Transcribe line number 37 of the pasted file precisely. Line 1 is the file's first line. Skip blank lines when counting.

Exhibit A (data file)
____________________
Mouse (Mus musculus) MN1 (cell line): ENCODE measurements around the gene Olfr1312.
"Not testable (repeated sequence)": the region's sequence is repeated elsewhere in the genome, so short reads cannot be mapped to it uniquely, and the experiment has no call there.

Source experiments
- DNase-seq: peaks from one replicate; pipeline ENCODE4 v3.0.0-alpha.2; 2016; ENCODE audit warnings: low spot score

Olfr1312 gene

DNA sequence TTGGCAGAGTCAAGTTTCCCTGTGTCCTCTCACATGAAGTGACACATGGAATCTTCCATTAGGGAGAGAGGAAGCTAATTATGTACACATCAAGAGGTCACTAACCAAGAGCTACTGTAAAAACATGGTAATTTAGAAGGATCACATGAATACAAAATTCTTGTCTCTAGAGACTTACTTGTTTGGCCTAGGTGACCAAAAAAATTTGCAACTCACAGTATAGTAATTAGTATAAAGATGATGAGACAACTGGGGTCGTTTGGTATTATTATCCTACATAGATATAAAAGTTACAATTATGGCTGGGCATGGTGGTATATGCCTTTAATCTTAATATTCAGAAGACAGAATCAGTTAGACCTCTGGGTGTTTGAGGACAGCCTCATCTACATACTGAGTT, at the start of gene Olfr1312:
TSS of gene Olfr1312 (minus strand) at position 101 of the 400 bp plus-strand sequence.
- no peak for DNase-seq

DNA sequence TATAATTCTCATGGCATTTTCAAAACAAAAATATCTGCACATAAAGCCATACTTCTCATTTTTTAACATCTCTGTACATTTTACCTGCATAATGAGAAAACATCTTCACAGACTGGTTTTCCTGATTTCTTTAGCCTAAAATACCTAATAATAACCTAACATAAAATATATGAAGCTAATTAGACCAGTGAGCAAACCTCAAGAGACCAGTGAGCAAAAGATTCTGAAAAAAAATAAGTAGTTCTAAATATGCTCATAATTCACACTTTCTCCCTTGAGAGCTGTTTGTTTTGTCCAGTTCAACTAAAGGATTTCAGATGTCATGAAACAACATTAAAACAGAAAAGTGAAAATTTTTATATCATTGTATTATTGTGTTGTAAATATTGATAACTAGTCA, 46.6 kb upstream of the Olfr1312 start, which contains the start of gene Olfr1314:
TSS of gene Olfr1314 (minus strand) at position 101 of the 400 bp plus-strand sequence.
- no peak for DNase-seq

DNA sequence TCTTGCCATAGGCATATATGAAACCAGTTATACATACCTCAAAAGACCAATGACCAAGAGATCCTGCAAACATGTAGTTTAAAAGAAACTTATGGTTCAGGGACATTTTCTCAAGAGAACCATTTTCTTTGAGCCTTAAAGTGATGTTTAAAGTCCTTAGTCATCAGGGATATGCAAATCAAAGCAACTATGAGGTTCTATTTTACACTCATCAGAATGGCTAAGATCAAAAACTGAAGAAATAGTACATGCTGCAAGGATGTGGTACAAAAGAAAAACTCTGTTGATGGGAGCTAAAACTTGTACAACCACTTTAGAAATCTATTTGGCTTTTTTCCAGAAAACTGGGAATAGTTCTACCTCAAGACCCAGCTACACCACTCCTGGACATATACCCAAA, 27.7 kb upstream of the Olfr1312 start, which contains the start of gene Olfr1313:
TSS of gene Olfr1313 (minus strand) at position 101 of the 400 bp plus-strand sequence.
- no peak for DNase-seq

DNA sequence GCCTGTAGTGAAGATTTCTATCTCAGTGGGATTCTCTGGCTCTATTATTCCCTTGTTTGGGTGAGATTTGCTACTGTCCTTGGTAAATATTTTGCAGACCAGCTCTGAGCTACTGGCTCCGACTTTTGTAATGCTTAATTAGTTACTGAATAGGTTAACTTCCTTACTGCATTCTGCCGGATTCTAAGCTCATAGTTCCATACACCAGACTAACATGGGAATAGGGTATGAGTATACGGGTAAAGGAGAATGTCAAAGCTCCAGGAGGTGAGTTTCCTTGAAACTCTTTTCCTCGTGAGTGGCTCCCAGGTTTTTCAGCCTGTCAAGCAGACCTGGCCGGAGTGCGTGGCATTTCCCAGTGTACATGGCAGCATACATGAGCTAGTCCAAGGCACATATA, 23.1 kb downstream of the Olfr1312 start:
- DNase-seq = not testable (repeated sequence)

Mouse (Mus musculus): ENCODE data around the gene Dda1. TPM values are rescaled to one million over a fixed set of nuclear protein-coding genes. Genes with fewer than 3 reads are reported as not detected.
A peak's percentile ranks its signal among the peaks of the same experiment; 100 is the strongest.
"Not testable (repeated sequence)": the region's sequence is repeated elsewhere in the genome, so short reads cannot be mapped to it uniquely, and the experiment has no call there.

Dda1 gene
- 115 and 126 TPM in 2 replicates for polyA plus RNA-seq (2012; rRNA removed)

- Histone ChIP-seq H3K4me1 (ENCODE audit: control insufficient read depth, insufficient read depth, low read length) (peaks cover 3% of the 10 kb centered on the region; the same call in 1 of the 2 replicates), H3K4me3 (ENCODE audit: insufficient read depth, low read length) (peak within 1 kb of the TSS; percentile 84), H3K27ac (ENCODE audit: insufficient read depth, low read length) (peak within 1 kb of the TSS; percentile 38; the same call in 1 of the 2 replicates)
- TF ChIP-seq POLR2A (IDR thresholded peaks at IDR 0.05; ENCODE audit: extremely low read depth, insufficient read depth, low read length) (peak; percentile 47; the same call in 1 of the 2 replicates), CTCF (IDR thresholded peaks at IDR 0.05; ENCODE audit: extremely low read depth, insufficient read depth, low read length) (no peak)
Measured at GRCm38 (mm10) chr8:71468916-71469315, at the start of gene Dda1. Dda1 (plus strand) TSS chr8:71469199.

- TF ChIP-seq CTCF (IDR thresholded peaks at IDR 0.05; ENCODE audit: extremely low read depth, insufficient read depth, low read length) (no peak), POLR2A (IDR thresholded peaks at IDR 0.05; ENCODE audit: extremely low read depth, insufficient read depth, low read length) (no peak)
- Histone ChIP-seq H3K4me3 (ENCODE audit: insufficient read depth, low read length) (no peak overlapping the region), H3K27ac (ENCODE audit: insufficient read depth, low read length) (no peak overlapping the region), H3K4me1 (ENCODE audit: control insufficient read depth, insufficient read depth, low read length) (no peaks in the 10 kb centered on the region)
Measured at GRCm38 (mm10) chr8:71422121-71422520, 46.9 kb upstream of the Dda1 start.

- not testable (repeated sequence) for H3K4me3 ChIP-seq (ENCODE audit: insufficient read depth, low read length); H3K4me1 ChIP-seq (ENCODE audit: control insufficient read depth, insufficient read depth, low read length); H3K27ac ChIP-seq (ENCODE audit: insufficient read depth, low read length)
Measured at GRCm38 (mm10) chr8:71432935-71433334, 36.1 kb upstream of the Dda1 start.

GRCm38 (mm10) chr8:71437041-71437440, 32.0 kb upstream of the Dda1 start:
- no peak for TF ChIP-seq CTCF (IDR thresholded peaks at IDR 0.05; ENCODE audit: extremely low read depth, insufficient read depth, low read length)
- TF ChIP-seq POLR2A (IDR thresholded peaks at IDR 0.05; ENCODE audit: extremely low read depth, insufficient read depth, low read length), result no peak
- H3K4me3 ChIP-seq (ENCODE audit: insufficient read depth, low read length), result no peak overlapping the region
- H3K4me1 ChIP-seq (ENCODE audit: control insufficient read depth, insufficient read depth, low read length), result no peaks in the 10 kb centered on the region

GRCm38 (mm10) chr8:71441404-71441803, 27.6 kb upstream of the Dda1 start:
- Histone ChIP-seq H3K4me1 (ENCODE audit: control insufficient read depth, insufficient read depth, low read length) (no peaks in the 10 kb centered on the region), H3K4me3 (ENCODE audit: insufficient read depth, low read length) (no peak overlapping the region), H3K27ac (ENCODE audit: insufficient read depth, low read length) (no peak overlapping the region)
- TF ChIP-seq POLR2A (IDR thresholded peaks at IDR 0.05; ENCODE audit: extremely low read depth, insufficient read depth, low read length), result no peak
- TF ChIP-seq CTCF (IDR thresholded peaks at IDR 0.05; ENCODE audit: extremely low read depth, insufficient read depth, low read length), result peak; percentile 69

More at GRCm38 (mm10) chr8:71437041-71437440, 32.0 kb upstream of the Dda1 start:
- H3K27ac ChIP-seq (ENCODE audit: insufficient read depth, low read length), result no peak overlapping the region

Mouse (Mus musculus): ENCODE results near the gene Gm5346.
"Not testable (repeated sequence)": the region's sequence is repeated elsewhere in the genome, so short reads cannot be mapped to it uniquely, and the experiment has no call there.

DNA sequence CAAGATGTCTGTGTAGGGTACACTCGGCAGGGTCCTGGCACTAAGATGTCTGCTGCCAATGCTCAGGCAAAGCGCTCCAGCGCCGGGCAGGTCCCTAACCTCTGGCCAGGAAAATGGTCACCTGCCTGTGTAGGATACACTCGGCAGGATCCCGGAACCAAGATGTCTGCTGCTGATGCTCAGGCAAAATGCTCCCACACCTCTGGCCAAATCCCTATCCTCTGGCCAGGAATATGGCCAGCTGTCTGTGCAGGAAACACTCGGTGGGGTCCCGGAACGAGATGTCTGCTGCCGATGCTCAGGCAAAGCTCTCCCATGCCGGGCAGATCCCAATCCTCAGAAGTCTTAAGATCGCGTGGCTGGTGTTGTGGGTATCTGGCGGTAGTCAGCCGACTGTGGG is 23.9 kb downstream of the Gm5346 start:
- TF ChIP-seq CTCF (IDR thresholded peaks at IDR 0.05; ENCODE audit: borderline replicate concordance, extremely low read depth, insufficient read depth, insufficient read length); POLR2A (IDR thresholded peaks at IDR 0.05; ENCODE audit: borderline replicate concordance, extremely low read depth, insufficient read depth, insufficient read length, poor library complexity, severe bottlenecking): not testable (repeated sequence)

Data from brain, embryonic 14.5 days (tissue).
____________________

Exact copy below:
- TF ChIP-seq POLR2A (IDR thresholded peaks at IDR 0.05; ENCODE audit: extremely low read depth, insufficient read depth, low read length), result no peak